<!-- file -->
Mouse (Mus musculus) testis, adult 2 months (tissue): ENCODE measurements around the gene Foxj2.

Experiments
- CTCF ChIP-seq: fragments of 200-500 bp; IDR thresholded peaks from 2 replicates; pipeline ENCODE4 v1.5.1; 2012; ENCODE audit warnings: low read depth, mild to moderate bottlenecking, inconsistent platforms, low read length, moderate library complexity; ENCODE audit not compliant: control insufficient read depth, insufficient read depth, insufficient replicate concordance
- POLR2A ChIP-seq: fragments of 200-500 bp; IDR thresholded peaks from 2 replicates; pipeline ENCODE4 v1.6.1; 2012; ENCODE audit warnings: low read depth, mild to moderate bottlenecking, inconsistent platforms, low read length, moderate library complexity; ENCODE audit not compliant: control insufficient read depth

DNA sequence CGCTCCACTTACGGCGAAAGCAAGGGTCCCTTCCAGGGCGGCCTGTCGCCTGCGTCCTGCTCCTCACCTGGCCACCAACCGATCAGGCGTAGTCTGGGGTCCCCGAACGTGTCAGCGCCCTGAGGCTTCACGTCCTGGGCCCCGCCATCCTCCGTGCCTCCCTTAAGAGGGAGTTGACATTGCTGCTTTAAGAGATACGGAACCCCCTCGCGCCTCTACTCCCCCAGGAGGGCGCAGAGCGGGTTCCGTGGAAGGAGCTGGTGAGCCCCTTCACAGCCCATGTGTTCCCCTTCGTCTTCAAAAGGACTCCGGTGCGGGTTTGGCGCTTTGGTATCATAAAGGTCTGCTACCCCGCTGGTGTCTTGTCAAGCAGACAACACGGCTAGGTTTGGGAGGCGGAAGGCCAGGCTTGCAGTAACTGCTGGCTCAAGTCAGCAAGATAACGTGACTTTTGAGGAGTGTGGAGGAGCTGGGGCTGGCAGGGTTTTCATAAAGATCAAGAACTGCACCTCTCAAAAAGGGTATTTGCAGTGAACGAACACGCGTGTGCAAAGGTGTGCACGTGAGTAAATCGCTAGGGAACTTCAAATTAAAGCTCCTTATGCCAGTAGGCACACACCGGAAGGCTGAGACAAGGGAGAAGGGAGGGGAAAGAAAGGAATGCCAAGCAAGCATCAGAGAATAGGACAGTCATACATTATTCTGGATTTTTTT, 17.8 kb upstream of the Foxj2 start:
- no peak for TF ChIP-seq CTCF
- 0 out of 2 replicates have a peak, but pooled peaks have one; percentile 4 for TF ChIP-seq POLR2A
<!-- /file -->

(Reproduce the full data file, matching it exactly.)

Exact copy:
Mouse (Mus musculus) testis, adult 2 months (tissue): ENCODE measurements around the gene Foxj2.

Experiments
- CTCF ChIP-seq: fragments of 200-500 bp; IDR thresholded peaks from 2 replicates; pipeline ENCODE4 v1.5.1; 2012; ENCODE audit warnings: low read depth, mild to moderate bottlenecking, inconsistent platforms, low read length, moderate library complexity; ENCODE audit not compliant: control insufficient read depth, insufficient read depth, insufficient replicate concordance
- POLR2A ChIP-seq: fragments of 200-500 bp; IDR thresholded peaks from 2 replicates; pipeline ENCODE4 v1.6.1; 2012; ENCODE audit warnings: low read depth, mild to moderate bottlenecking, inconsistent platforms, low read length, moderate library complexity; ENCODE audit not compliant: control insufficient read depth

DNA sequence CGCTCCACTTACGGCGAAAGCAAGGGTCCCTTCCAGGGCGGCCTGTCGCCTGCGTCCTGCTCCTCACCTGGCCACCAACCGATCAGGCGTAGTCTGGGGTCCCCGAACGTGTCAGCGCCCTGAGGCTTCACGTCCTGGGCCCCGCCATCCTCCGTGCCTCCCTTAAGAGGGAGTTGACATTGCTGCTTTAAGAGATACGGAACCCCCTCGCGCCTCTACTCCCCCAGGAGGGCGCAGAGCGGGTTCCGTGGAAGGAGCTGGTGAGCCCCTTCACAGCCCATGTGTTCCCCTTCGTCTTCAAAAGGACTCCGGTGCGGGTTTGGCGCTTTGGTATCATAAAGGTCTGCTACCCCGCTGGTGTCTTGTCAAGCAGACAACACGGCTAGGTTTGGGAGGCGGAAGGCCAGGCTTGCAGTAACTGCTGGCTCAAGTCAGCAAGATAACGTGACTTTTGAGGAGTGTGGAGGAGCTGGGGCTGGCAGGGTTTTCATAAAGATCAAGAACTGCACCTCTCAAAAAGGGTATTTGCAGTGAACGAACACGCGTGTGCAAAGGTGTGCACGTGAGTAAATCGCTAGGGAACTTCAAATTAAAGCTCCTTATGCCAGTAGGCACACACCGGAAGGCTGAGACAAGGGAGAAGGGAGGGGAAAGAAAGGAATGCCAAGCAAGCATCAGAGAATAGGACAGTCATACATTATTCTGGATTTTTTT, 17.8 kb upstream of the Foxj2 start:
- no peak for TF ChIP-seq CTCF
- 0 out of 2 replicates have a peak, but pooled peaks have one; percentile 4 for TF ChIP-seq POLR2A